The Post-Modern Art of Pico Miran

(Arthur Wilson painted in his Gloucester, Massachusetts studio, located in the Bradbury Building, under the pseudonym “Pico Miran”.  The Bradbury Building burned to the ground in the 1950’s, destroying among other things, the only copy of Wilson’s autobiography.  We understand that Pico Miran paintings were offered for sale during his lifetime, and would greatly appreciate any insights that anyone can offer as to the paintings that exist outside of the family.

Many of the post-modern paintings were given titles.  It appears that none were signed on the front, but many have identifying markers on the backings.  The post-modern paintings have themes related to nuclear destruction, political and religious themes of the times.  The titles of some of the paintings provide insights as to the message reflected in the artwork.

This painting, untitled, paired with a photograph of the artwork on display, along with the artist and Rockport resident Bea McNulty, was published in The Rockport Eagle.

Arthur Art ShowEvery-New-Language-Requires-A-New-Soul

Images of many of Pico Miran’s post-modern paintings are shown below, with their names (if available) and the measurements of the actual paintings:

Lutie from Harlem (25″ x 50″)
Little Doors to Nowhere (40″ x 40″)
Exaggerated Sleep-Temperature Variations of Cerebro-tonic 24″ x 34′)


Human Conception of God (God, Ape, Swime) (30″ x 36″)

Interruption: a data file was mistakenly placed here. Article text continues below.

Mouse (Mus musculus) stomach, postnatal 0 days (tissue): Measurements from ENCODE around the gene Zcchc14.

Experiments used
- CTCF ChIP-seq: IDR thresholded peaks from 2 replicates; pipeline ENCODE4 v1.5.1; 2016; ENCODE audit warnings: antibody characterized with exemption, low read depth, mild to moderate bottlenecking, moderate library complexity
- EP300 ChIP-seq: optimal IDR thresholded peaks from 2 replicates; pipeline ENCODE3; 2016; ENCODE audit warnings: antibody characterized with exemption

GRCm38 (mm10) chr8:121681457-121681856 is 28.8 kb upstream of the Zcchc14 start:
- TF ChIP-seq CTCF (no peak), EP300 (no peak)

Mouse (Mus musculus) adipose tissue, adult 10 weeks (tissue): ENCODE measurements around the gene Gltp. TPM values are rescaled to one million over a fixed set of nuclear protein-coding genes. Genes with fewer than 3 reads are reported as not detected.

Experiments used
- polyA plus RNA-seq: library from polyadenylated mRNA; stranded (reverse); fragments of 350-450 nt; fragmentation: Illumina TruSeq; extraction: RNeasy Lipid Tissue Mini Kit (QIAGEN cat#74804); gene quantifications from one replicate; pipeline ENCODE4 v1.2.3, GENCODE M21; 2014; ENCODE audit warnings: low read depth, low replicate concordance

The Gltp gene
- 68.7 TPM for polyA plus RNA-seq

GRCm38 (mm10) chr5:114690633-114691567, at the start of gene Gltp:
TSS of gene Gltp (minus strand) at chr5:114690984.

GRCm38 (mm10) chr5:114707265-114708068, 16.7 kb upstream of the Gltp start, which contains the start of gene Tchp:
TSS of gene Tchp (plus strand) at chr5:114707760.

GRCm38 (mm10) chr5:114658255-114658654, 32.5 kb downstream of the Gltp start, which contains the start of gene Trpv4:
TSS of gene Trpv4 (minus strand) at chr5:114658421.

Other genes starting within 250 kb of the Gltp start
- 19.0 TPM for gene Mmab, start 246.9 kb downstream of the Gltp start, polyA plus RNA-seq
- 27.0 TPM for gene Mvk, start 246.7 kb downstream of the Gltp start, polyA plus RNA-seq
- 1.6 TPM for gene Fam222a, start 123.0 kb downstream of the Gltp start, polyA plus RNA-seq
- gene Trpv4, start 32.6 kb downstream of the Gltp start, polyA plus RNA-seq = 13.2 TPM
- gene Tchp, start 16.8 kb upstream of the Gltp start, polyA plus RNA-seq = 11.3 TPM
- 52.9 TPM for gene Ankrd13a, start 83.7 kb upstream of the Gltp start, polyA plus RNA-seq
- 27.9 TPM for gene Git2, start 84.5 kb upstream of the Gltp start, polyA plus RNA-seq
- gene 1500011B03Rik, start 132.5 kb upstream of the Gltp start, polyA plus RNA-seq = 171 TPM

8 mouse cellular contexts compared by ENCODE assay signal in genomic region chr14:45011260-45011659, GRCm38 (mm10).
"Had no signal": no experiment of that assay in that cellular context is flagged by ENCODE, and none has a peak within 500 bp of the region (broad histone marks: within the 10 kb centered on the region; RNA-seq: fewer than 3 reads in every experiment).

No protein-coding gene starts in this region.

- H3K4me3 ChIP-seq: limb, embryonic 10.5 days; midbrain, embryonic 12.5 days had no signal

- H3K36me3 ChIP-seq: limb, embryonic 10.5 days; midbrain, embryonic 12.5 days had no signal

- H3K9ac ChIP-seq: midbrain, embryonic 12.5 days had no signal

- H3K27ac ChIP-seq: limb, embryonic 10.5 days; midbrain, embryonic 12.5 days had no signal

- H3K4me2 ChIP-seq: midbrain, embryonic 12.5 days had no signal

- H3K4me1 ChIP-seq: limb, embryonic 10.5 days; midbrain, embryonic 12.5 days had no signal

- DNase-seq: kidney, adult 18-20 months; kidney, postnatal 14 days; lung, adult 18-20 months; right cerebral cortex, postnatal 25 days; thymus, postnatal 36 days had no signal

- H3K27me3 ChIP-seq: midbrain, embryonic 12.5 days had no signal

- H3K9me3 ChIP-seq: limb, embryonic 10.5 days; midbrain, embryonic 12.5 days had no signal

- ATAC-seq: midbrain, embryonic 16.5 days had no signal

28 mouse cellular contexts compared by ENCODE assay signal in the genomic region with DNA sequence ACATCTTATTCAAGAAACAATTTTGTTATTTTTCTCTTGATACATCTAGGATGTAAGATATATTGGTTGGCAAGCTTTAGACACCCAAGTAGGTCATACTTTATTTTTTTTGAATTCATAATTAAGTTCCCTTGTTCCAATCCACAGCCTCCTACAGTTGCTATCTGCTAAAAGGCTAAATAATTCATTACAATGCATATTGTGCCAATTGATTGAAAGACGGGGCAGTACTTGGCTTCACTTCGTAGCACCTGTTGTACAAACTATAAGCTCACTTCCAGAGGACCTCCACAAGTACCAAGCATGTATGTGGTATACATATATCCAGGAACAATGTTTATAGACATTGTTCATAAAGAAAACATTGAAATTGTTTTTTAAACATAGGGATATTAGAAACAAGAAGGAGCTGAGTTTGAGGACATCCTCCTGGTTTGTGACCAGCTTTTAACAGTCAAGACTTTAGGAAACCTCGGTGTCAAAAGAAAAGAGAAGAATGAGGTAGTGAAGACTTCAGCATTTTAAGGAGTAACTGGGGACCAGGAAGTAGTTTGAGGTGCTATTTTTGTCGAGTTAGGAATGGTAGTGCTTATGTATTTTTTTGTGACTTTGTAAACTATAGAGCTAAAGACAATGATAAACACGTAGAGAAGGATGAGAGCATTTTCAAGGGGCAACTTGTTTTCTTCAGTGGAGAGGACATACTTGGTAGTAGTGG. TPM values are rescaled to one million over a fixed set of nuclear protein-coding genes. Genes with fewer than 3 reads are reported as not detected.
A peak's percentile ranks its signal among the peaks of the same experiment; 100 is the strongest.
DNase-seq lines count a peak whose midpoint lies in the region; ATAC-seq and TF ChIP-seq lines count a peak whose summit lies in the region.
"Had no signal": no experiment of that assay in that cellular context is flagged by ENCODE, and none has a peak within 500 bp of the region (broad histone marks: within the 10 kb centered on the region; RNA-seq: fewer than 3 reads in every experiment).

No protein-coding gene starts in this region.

Mystery of Metempsychosis in the Last Years of Man (26″ x 32″)
Pre-Natal Self Portrait – Myself Perturbed by Pre- Natal Experience (30″ x 25″)
Post Apocolyptic Landscape ( 24″ x 36″)
Sow’s Head on Silk (30″ x 36″)
The Mechanical Logos Taking Communion (40″ x 30″)
Processions Defunctive & Implacable (25″ x 30″)
Equations Factored in the Desert (29″ x 36″)
Friendly Dogon Brushing Flies Off Civilized Souls (40″ x 24″)
Floating Objects (22″ x 28″)

There exists a five piece series of 16″ x 20″ paintings that depict scenes reflective of war, religion and politics, that I refer to as the “Political Series”.  One, in particular, has notes on the backing which read:

“”God-given Right.  “The right to prosperity is a God-given right” (Al Smith)., c.f. Bethlehem Steel Strike, Johnstown, Pa., the role of the Reverend John H. Stanton (The Nation, March 26, 1938).”


The painting itself depicts multiple topics, including religion, racism, nazism, big business and politics.  The artist clearly desired to make a composite between these topics evidenced by his notation “c.f.”.

Al Smith (Alfred E. Smith) is depicted in the painting, holding the Empire State Building in his hat.  Alfred E. Smith, a Roman Catholic, was the developer of the Empire State Building in New York City (completed in 1931), and was the Mayor of New York City for four terms: in 1919-1920, and again in 1923-1928.  He ran for President of the United States in 1928 against Herbert Hoover and lost.

The editorial referred to by the artist was published in the March 26, 1938 issue of The Nation, was entitled Fascism – American Style, and focused on the Bethlehem Steel Strike, detailing a web of greed and corruption in government, religion and big business at the expense of the workers.

The remaining four paintings of the “Political Series”are displayed below:

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Heliocoidal Labyrinth (32″ x 38″)
Sweetheart.  The Sheer Equivocation of Events!  (16″ x 20″)
Ectoplasmic brain remembering its own skull (20″ x 30″ irregular)
Merry-go-round (27″ x 32″)
Shadow of a great rock in a weary land (27″ x 40″)

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